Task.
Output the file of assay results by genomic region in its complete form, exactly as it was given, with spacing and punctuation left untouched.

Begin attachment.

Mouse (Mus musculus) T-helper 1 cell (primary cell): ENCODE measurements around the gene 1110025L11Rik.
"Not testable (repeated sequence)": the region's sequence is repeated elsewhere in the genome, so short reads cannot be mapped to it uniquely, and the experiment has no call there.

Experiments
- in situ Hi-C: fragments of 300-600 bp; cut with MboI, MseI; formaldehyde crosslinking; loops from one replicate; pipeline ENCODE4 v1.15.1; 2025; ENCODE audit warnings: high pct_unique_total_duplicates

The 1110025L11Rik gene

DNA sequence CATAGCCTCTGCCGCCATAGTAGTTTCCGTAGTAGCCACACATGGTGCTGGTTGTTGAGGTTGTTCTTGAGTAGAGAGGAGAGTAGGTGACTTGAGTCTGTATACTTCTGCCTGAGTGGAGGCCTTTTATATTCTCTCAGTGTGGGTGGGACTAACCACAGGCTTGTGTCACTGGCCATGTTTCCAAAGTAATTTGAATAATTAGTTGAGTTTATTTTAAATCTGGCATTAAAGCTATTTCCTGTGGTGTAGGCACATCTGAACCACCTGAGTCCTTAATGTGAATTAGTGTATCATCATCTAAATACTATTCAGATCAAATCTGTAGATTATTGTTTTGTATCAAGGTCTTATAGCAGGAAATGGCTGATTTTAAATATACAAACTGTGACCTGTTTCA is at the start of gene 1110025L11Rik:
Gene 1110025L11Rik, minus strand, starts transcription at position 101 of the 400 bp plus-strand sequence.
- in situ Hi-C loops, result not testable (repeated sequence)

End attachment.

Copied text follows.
Mouse (Mus musculus) T-helper 1 cell (primary cell): ENCODE measurements around the gene 1110025L11Rik.
"Not testable (repeated sequence)": the region's sequence is repeated elsewhere in the genome, so short reads cannot be mapped to it uniquely, and the experiment has no call there.

Experiments
- in situ Hi-C: fragments of 300-600 bp; cut with MboI, MseI; formaldehyde crosslinking; loops from one replicate; pipeline ENCODE4 v1.15.1; 2025; ENCODE audit warnings: high pct_unique_total_duplicates

The 1110025L11Rik gene

DNA sequence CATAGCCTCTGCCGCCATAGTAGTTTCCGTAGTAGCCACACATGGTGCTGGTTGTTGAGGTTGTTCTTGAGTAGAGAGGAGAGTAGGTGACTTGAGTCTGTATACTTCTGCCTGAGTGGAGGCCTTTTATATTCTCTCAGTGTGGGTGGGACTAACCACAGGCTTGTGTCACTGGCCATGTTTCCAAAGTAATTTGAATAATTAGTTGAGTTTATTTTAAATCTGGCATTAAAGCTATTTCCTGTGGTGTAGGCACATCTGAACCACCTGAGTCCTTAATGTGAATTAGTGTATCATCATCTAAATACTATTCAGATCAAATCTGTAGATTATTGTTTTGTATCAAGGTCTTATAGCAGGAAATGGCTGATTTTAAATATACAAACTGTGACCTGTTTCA is at the start of gene 1110025L11Rik:
Gene 1110025L11Rik, minus strand, starts transcription at position 101 of the 400 bp plus-strand sequence.
- in situ Hi-C loops, result not testable (repeated sequence)